Pitt Street Poetry 2017.
Reviewed by Alison Clifton, StylusLit.
Melinda Smith’s goodbye, cruel is an accomplished collection of poems from an established voice in Australian poetry. This is the fifth collection from the former poetry editor of the Canberra Times. As the title suggests, the prevailing theme of this work is suicide: subject matter that might be mishandled by a maudlin or morbid writer of lesser skill. From Smith’s lines emerges a human pathos, tempered by a humane ethos, as the many voices she creates, mimics, translates, adapts-via-erasure, and adopts-via-cento take on a life (and death) of their own.
Literature has license to ventriloquise and Smith does so with empathy and respect for her subjects, among whom are the tenth-century female Persian poet Rabi’a Balkhi whose life, death, and writings are embellished by legend; Don Ritchie, the man who was credited with preventing dozens of suicides at the Gap in Sydney; Virginia Woolf, Hart Crane, and John Berryman, lines from whose suicide notes form part of a cento; Pete Smith, an Australian artist who took his own life rather than suffer the advanced stages of early-onset Alzheimer’s; John Keats, whose “Ode to a Nightingale” becomes a sublime erasure poem under Smith’s superb craftsmanship; and Jean Mackenzie, a young woman who survived a flood that claimed the lives of her father and her twelve-year-old sister. Smith handles these disparate voices with dexterity to craft a polyphonous work that appears at once varied and cohesive.
The collection gains some of its cohesion from the recurring motif of the sea. Symbolising departure through drowning, plunging from a cliff onto the rocky coast below, or embarking on an ocean voyage, the image of the sea repeatedly resurfaces in Smith’s sequences in a way that mimics the movements of flotsam in a veridical sea. The first appearance of the image of the sea in this collection is the final line of the cento “pine.” The last two lines of this poem read “I have to look in if I want to be found / find my way to the sea” (7) so that the desired dichotomous actions of being found and finding a path merge through juxtaposition. Since the lines are unpunctuated, they flow into each other as a river flows into the ocean and the final line, lacking a full stop, becomes an opening into the rest of the collection.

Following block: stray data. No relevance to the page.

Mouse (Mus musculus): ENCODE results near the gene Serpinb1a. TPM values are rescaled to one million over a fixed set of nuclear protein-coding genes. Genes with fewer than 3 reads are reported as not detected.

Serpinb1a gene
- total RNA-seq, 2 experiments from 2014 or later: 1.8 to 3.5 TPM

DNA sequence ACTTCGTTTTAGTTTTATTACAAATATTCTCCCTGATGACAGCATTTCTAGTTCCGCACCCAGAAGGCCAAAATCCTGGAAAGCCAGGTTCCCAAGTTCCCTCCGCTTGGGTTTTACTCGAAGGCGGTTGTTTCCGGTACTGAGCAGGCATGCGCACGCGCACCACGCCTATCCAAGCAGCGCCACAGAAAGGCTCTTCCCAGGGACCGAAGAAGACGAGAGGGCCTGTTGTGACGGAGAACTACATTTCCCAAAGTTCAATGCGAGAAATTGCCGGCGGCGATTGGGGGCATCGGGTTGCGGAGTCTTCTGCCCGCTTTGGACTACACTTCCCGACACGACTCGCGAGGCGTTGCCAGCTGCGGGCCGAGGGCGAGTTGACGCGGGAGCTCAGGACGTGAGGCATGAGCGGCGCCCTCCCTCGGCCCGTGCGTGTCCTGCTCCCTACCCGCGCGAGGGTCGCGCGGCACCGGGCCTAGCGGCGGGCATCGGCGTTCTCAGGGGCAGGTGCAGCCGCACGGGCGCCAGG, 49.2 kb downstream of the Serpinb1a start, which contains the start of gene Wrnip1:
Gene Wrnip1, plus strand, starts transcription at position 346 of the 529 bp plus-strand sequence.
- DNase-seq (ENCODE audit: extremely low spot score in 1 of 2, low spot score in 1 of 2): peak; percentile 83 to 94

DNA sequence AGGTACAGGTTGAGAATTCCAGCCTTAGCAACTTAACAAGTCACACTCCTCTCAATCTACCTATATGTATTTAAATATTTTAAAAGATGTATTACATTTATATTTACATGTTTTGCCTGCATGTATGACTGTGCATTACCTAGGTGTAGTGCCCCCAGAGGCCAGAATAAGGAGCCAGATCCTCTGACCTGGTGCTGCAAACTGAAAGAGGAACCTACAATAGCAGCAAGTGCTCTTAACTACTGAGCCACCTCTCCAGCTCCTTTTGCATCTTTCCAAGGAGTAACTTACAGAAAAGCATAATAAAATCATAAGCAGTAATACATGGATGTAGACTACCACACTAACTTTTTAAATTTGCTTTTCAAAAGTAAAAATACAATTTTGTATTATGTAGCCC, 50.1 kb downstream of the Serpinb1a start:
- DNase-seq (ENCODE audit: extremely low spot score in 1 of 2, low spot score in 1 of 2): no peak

As I have observed, the poetry in this collection is multifaceted so the image of the sea takes on a variety of meanings. The sea is ravenous and consuming in “Leaves from the Lovers’ Almanac”: this poem chronicles the duration of a relationship with three to four lines devoted to each numbered day. The concluding stanza, “Day 362,” which is again unpunctuated, reads: “waiting for you / morning and night / the sea eats at me” (11). The speaker is disembodied and disempowered by the lack of a personal pronoun and a purposive verb (“I am”) at the beginning of the first of these lines. The line “waiting for you” thus becomes a “floating” or misplaced modifier that, syntactically, ought to refer to the sea but logically refers to the speaker. The sea is said to “eat at” the protagonist’s identity and, in this way, the sea symbolises the speaker’s tumultuous relationship with her lover that is eroding her ipseity.
The sea is at first a symbol of a longed-for demise and the loss of selfhood in “Those are pearls that were his eyes” as a new speaker also eschews punctuation. Smith uses spacing to convey the staggered thoughts we often experience during the liminal time before we “accept the quicksand of sleep”: “as the sun dies in the sea’s womb let me die” (14). By the end of the poem, the sea has also become symbolic of the liminal or the transitional as the speaker says: “our trust is where the sky and sea just meet / on the edge of a cliff, a fence / or a bridge between sides” (15). Between the sea and the sky there is promised an enticing oblivion but it is illusory and neither sea nor sky is benign. Thus, in “Diamond Princess,” we are told that, on each sea cruise, “the average number of newly-filled coffins is seven” (41). By contrast, in “Dirge for Pete Smith,” “The sky has no bones / and is full of blue fire” (45); it is destructive, the ultra-hot blue flame of gas, but it is also a formless reminder of the presence of the inhuman or that which cannot die to leave behind only bones.